Excerpt from Chapter 22 of The Sword of the Lord: The Roots of Fundamentalism in an American Family. The year was 1956, and April in Wheaton was lush and luminous. The grass at Grandpa and Grandma‚Äôs house was an electric green that seemed to sizzle in the sunshine. Red, orange, and yellow marigolds crowded around the front steps. Brilliant red geraniums erupted from pots on the porch railing. The closely bunched blooms on the tall lilac bushes along West Franklin Street produced an immodest and compelling scent, sweet yet astringent, that transfused and subtly altered the colors of the grass, the yellow house, the gray stone of the wall at the edge of the yard, my granddad‚Äôs black Buick sedan in the driveway.
We were buzzing with excitement, because my grandparents were just back from spending a week with Billy and Ruth Graham at their new home in Montreat, North Carolina. On this Sunday afternoon after church, my aunts and uncles plus all of us Himeses‚Äîmy mom and dad, little brother Johnny, and my two older sisters Lloys Jean and Faith‚Äîwere over for Sunday dinner. I was six years old then, and we were the vanguard of a yet-to-be-born multitude of Rice grandkids. As the oldest male grandchild, I felt that I must be someone very special indeed.
The adults gathered around the big dining room table over fried chicken and biscuits, French green beans and Jell-O fruit salad, while my siblings and I were relegated to a card table in the kitchen, listening intently to my grandmother in the next room describe how they had driven along a winding road up the side of the mountain to reach the large and rustic log house where the Grahams lived.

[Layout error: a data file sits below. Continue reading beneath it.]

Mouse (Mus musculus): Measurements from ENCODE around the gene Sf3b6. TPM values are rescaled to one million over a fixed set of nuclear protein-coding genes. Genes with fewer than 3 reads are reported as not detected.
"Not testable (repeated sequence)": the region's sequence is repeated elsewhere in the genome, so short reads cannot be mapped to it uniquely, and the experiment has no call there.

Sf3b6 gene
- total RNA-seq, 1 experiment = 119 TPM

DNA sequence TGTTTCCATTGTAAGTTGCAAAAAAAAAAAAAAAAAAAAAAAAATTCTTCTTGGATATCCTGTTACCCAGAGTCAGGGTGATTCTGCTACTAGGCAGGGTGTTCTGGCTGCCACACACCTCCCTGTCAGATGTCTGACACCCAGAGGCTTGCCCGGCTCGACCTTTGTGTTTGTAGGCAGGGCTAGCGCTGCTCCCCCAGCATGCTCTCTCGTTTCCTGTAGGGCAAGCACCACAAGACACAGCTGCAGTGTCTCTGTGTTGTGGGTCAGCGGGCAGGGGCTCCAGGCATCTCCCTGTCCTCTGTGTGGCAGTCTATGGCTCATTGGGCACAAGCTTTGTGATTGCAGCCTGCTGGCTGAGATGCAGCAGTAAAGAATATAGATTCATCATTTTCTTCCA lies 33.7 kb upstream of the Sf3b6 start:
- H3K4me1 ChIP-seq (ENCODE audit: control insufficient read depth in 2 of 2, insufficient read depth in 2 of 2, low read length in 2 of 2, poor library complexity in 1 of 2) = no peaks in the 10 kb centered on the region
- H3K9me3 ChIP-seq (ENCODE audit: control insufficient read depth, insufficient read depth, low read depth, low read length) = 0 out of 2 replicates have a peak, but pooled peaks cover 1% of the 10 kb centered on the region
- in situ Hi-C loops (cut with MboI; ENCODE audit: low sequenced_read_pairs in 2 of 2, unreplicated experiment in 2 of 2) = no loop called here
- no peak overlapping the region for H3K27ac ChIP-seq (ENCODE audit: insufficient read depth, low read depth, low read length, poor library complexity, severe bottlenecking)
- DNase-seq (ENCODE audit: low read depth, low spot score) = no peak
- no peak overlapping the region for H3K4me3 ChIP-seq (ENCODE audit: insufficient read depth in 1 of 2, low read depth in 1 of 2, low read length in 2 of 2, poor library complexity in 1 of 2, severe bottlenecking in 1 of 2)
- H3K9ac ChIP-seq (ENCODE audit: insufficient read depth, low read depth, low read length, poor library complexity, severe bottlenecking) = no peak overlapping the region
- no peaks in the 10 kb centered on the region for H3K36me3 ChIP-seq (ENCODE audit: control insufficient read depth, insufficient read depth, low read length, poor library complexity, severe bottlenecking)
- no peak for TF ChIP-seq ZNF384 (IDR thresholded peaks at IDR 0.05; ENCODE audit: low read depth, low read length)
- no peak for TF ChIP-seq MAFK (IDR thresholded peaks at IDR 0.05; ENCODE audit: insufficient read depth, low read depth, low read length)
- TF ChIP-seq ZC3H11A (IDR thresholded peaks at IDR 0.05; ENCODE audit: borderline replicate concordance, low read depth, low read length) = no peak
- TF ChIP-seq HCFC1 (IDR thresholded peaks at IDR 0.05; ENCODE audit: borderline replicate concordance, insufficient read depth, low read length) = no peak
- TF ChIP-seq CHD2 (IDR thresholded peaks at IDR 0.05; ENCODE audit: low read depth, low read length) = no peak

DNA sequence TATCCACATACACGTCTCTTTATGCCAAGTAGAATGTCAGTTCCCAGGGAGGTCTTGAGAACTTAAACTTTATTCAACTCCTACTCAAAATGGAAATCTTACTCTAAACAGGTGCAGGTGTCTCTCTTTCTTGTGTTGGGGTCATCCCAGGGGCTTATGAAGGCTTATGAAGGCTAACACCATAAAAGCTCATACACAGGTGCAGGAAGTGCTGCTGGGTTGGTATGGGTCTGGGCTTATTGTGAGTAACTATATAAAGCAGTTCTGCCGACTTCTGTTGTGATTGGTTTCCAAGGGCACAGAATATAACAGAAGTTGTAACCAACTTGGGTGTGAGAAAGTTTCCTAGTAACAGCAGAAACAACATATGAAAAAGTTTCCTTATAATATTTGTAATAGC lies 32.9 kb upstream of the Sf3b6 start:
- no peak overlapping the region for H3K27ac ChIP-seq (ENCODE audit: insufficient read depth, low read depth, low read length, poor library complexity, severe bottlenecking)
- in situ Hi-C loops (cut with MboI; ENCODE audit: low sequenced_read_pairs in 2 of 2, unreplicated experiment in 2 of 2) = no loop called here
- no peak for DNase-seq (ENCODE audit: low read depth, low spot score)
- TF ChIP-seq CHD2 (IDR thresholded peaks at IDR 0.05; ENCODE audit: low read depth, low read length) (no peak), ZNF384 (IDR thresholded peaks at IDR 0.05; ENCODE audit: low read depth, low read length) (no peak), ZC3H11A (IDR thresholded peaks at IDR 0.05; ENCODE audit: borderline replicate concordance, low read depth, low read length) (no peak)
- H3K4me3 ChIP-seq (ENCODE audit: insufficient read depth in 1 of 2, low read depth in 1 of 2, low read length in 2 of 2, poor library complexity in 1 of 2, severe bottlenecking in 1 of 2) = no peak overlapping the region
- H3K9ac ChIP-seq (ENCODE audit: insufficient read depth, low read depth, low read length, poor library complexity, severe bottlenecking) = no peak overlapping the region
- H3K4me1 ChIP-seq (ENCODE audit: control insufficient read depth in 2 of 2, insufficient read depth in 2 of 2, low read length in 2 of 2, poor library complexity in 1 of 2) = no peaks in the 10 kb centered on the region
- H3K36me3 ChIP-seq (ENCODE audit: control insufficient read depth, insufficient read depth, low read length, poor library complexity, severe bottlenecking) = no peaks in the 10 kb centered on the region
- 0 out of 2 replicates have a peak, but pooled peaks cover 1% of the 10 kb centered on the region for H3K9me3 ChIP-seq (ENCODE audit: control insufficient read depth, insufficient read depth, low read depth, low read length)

‚ÄúEdward R. Murrow from CBS was there this week interviewing Billy for his television show, and there were wires and lights and people all over the house. We had to be careful to stay out of the way when they were around,‚Äù my grandma said. ‚ÄúThey had a big fireplace, and a guest bedroom where we stayed, and someone had given their children an ice cream soda fountain!‚Äù
An ice cream soda fountain! I quickly developed a sense of profound injury. How dare God provide the Graham children with an ice cream soda fountain when I was not similarly blessed? All I knew about Billy Graham was that he was a famous preacher, though how in any remotely just world his children could possess an ice cream soda fountain was beyond my capacity to explain or imagine.
My sense of resentment toward Billy Graham built over the next few years as he and my granddad had a falling out over theological issues of which I knew little. From my granddad‚Äôs sermons, I understood that Billy was associating with people my granddad called ‚Äúmodernists‚Äù and ‚Äúliberals,‚Äù who included assorted heretics, infidels, and Episcopalians. I was too young to understand any of the issues, and my granddad only criticized Billy with sadness and regret. Nonetheless, I came to feel that I had something personal at stake in this struggle. I had heard Granddad inveigh against atheists, communists, New Dealers, and Unitarians. I could only imagine that Billy Graham, if he were in disagreement with John R. Rice, must be one of these‚Ä¶whatever they were.